o Successfully authorised and failed products
     o Case studies illustrating the particulars of ATMP development and registration

  • Registration of blood products

     o Manufacturing methods and quality control approach
     o Requirements for the selection of the starting material
     o Pre-clinical and clinical data requirements
     o Certification scheme on Plasma Master File (PMF)

Four unique product classes are introduced with respect to their regulation, the essential requirements for their development, their unique characteristics. Blood products stand for classical biologicals as they are manufactured from a biological source, i.e. human plasma. Their use is still required for many life-threatening and chronic diseases despite the progress recombinant technology made. Vaccines are mostly recombinant proteins and an increasing number of newly developed products is available which are all of special importance for the health systems. Both, blood products and vaccines, require special considerations in their manufacture, selection of starting material, testing and characterization and clinical development. The product class of monoclonal antibodies delivers an increasing number of novel medicines. Their development requires understanding of their special issues such as manufacturing technology options, species specificity for non-clinical development, pleiotropy, limitations of dose-finding approaches etc. Advanced therapy medicinal products are also unique as they are based on gene therapy, somatic cell or tissue engineering approaches. For these products the conventional requirements for biopharmaceuticals often do not apply as they are developed and manufactured for individual patients.

The development process of a biopharmaceutical has principle features in common with conventional drugs but is special in various aspects since their protein nature requires specific considerations. The four featured product classes illustrate how the current regulatory system ensures that a holistic approach of interaction between the manufacturing/testing, non-clinical and clinical team is followed during development.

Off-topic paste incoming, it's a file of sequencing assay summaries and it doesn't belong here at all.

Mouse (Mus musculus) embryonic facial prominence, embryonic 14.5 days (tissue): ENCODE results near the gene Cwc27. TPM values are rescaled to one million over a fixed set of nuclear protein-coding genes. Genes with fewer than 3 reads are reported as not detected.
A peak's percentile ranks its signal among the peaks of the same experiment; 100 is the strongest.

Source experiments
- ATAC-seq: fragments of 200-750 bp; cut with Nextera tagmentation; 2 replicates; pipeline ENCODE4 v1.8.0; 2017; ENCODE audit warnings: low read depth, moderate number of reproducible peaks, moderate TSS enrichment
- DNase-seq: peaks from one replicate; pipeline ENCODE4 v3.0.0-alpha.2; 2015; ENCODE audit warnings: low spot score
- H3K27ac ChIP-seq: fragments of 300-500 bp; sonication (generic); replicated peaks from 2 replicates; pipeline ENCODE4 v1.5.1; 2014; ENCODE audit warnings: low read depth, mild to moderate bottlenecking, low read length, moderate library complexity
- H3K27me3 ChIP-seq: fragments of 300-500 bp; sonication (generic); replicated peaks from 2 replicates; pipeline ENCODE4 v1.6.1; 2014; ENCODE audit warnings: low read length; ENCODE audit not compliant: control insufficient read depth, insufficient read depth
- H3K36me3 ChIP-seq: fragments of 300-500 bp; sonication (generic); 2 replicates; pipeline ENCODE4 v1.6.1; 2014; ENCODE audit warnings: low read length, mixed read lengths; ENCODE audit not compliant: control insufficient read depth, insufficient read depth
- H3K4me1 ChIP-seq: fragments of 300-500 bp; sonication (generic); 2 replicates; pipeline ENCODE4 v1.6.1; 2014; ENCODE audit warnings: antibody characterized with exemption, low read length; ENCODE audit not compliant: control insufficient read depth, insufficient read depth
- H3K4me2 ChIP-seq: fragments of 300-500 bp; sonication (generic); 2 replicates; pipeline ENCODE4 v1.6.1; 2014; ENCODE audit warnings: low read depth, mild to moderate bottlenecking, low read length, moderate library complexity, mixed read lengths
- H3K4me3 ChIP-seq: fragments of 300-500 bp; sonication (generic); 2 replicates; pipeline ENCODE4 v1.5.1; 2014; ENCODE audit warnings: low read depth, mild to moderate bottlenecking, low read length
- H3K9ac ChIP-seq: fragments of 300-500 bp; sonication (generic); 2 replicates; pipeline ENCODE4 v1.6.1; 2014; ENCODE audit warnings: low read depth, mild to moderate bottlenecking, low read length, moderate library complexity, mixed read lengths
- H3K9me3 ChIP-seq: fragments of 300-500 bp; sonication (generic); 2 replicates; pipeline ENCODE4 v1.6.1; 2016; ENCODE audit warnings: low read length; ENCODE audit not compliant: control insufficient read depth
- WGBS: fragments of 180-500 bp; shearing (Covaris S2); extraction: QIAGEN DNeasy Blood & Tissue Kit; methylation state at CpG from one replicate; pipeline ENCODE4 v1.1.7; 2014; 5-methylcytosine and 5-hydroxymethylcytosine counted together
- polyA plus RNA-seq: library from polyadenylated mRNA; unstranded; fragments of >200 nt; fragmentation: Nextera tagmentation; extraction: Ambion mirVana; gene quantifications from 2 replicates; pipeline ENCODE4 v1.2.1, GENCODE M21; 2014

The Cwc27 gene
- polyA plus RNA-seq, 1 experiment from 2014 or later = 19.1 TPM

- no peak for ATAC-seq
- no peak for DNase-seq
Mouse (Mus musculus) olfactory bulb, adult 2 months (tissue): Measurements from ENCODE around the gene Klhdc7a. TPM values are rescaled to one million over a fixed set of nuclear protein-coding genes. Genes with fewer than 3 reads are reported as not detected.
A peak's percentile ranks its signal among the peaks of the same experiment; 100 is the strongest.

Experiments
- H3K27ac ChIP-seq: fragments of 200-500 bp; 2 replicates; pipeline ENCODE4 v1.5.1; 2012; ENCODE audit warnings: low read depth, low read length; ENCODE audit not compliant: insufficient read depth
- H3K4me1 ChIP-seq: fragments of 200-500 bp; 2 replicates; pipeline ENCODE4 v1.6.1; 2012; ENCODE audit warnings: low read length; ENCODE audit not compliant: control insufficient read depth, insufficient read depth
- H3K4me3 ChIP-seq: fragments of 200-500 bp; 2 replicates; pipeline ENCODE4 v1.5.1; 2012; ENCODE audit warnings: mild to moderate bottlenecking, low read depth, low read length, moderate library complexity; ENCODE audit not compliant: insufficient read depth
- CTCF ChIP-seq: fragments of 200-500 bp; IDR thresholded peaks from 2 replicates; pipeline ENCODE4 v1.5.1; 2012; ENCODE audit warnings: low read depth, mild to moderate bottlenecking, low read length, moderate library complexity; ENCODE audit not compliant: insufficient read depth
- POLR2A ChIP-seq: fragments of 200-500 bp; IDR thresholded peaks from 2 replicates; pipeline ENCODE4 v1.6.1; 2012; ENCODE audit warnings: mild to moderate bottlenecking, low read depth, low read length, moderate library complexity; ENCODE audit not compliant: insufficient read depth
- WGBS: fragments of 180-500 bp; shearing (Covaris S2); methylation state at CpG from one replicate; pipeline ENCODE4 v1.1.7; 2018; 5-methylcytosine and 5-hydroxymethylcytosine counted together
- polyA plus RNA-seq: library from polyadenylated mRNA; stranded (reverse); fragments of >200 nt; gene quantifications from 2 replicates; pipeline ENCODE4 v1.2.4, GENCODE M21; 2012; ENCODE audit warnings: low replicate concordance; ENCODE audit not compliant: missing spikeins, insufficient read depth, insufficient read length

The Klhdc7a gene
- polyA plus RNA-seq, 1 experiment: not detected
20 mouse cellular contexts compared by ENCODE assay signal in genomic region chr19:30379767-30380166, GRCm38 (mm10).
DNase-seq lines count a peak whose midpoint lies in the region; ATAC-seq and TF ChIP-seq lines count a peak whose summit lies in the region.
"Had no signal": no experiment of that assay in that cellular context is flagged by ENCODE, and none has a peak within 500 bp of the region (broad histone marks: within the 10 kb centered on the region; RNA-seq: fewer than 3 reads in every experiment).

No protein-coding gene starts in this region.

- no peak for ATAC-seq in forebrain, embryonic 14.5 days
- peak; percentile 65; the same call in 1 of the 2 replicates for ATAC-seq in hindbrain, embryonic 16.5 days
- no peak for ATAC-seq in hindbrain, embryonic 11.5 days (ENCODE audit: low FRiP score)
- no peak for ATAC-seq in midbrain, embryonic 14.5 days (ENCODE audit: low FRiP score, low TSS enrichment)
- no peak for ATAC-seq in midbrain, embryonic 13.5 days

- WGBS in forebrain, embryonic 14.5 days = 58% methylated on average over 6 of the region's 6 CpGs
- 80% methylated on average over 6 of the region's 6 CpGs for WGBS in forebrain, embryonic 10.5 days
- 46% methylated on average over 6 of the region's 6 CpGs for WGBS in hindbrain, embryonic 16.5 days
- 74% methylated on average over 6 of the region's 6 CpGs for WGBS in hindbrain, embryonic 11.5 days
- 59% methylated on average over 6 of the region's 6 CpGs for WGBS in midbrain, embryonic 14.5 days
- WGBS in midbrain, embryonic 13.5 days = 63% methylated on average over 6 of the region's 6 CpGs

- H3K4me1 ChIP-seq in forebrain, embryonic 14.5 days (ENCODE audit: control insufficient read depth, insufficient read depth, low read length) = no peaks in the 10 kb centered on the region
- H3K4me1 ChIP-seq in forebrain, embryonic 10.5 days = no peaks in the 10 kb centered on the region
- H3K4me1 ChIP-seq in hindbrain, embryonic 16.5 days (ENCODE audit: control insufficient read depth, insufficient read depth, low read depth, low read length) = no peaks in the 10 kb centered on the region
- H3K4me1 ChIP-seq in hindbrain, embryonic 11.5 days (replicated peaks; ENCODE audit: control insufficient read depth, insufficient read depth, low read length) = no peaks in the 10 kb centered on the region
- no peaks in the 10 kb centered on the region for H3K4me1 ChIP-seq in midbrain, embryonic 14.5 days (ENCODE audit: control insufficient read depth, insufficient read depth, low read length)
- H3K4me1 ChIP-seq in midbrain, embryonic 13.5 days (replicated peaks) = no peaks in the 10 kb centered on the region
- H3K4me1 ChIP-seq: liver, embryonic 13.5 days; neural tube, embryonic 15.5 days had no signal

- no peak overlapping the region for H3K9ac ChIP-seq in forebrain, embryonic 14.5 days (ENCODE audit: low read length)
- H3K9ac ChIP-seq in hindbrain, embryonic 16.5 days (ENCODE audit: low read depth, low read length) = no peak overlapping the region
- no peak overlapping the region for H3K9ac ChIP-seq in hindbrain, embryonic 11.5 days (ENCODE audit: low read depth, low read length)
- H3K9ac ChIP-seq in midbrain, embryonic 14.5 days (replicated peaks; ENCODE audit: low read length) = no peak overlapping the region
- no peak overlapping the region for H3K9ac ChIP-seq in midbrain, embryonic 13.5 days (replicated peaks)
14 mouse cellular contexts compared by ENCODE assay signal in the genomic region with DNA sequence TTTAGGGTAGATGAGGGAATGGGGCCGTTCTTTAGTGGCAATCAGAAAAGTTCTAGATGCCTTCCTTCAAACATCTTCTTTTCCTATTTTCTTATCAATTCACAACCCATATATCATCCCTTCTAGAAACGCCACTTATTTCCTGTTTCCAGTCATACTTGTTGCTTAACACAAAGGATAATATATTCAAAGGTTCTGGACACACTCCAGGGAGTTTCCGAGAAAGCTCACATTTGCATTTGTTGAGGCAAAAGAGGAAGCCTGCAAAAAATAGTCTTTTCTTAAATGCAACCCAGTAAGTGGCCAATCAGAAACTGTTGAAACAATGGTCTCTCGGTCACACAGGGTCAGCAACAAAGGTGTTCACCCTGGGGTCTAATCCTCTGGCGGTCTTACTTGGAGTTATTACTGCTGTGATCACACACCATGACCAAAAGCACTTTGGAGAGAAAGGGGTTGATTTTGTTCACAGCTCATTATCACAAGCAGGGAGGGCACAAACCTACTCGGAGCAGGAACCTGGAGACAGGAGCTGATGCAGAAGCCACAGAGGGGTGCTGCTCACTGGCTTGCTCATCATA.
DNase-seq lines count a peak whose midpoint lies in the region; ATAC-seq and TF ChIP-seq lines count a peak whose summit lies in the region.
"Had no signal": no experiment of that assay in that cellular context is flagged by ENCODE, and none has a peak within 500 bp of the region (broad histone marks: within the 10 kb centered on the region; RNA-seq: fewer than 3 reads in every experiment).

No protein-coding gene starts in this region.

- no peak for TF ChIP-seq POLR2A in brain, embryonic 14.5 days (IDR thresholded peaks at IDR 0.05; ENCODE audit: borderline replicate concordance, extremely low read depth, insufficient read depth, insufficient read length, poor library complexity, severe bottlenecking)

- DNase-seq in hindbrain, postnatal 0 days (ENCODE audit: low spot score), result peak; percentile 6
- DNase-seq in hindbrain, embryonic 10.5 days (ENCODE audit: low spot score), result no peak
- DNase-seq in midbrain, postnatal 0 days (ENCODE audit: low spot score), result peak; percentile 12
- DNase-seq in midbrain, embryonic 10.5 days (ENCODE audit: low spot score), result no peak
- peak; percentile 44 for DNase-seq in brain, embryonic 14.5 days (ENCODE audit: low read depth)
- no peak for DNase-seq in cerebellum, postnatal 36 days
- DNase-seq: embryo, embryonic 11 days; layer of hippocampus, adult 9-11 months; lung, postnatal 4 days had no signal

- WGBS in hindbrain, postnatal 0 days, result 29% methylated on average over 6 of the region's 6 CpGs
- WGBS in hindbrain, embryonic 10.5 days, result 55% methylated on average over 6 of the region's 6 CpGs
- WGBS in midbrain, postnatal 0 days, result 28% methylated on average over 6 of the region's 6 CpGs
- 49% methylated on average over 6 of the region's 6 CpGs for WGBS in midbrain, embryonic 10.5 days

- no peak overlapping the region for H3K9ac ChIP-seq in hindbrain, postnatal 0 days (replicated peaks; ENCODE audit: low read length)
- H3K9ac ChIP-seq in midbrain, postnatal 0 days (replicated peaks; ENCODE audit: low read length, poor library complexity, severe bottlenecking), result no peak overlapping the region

Learning Objectives

  • Get an detailed introduction into the product classes of monoclonal antibodies (mAbs), blood products, vaccines and ATMPs
  • Understand why mAbs, blood products, vaccines and ATMPS require a particular development programme
  • Understand the underlying principle of the Plasma Master File
  • Learn the specific requirements applicable for vaccines
  • Get an insight into a special case of a vaccine presented by a regulatory and a company representative
  • Learn the specific regulation of ATMPs and the practical requirements for development

Agenda


Day 1

09.00 - 09.15 
Welcome and introduction

09.30 - 10.30
The product class of blood products: The special nature determines the quality, pre-clinical and clinical requirements // Certification scheme on Plasma Master File (PMF)

10.30 - 11.00
Coffee break

11.00 - 12.00
continued

12.00 - 13.00
Lunch

13.00 - 15.00
Overview on ATMPs: Regulation and relevant procedures // Successfully authorised and failed products

15.00 - 15.30
Coffee break

15.30 - 17.30 
Case studies to illustrate the challenges in the development of ATMPs: Quality data // Pre-clinical data // Clinical data

17.30
End of Day 1

19.00
Get together with food & wine

For Full Course students:
17.30 - 17.45 
Introduction to the homework
 


Day 2

08.30 - 10.30
Vaccines: History of vaccine development and currently approved products // Vaccination impact and challenges for new developments // Underlying immunology of the mode of action and clinical efficacy of vaccines // Continuing evolution of vaccine antigens // The role of adjuvants in current and new vaccines // Special characteristics of clinical development of vaccines

10.30 - 11.00
Coffee break

11.00 - 13.00
continued

13.00 - 14.00
Lunch

14.00 - 15.30  
The product class of monoclonal antibodies (mAb): Technologies used to express mAb // Principle quality requirements // Outsourcing and partnering // Non-clinical and clinical development
 

15.30 - 16.00
Coffee break

16.00 - 17.00
continued 
 

17.00
End of Day 2


Day 3 

08.30 - 10.30
Registration of vaccines: Manufacture and quality control requirements // Pre-clinical package // Benefit/Risk assessment // Pre- and post-authorisation requirements for pandemic vaccines // Special case: Ebola

10.30 - 11.00
Coffee break

11.00 - 12.30
continued

12.30 - 13.30
Lunch

13.30 – 15.30
Cervarix as an example for successful authorisation of a HPV vaccine: Introduction // Regulatory history // Clinical development - primary authorization and life cycle of the clinical indication // Success factors

15.30 - 16.00
Coffee break

16.00 - 17.30
Continued

17.30
End of Seminar 3


For Full Course students:

Day 4

09.00 - 14.00
Exam Seminar 3: Case study with group work

14.00
End of Seminar 3 for Full Course students